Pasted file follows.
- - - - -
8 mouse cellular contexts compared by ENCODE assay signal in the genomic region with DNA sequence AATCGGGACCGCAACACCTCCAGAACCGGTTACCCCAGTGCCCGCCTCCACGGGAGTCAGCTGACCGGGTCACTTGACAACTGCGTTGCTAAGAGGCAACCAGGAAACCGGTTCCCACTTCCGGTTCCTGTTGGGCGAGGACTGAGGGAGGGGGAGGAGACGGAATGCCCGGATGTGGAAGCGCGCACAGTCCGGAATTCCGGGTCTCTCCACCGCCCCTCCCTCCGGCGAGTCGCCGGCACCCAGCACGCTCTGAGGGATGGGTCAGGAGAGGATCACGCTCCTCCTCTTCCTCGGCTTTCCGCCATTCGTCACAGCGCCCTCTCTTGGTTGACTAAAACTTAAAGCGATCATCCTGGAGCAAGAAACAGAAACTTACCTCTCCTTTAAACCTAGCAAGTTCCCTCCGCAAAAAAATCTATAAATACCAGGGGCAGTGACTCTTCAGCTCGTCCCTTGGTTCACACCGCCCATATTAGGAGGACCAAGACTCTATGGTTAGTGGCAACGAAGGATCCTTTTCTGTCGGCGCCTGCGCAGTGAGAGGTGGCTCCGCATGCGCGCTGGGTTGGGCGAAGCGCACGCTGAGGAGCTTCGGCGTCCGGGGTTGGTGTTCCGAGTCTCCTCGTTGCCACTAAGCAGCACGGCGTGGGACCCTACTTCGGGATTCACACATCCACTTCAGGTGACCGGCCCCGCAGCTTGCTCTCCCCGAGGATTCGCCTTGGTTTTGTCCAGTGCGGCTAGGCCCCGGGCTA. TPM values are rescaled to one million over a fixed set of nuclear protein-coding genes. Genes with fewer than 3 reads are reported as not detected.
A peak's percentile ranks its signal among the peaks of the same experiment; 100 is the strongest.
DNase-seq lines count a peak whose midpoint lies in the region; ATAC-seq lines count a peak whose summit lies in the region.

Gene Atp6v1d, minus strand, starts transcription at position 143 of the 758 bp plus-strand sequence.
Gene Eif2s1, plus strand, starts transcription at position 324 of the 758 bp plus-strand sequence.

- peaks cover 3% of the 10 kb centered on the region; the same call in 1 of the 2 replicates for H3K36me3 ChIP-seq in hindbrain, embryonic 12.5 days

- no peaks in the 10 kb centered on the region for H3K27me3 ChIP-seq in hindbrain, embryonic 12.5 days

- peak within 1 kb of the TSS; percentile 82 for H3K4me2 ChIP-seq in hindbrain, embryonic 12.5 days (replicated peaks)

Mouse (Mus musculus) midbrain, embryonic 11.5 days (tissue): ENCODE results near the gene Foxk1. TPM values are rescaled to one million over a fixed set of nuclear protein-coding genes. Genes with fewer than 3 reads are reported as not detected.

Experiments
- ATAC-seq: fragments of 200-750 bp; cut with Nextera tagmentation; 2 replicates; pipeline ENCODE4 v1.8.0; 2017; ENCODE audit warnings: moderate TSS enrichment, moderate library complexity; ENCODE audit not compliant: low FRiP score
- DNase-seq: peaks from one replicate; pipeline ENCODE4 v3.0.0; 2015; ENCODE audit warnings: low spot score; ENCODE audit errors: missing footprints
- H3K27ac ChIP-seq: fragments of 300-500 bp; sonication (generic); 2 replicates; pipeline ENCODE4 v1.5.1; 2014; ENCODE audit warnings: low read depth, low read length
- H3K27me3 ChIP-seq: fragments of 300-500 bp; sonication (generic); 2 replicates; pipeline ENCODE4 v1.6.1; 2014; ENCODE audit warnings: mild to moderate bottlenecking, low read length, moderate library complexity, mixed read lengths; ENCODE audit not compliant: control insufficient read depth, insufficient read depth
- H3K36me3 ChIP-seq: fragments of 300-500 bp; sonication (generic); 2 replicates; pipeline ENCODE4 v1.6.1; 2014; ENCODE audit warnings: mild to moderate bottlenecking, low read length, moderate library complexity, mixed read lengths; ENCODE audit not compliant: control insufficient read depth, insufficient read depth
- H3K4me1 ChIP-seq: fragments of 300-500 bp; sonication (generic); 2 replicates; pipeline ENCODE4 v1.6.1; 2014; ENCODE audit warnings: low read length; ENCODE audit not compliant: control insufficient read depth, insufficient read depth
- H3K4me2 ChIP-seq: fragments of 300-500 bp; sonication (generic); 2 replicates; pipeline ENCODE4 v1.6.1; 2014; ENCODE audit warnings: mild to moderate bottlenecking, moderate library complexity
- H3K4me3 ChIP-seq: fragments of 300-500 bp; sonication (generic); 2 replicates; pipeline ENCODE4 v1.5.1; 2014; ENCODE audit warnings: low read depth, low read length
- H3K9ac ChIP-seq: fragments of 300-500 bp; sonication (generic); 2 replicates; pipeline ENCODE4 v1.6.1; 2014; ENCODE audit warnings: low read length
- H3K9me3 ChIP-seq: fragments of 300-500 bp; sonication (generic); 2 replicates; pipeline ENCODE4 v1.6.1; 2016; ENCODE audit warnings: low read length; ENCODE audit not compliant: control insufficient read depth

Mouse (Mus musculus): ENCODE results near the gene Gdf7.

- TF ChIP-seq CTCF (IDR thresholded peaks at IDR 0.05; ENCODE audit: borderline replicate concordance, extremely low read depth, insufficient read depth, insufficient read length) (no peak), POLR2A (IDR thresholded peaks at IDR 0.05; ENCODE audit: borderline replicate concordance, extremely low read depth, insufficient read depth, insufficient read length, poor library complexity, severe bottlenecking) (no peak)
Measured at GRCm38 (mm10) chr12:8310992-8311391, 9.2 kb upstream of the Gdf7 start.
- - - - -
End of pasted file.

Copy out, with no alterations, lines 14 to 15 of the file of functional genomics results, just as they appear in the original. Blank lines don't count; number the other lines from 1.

- H3K27me3 ChIP-seq: fragments of 300-500 bp; sonication (generic); 2 replicates; pipeline ENCODE4 v1.6.1; 2014; ENCODE audit warnings: mild to moderate bottlenecking, low read length, moderate library complexity, mixed read lengths; ENCODE audit not compliant: control insufficient read depth, insufficient read depth
- H3K36me3 ChIP-seq: fragments of 300-500 bp; sonication (generic); 2 replicates; pipeline ENCODE4 v1.6.1; 2014; ENCODE audit warnings: mild to moderate bottlenecking, low read length, moderate library complexity, mixed read lengths; ENCODE audit not compliant: control insufficient read depth, insufficient read depth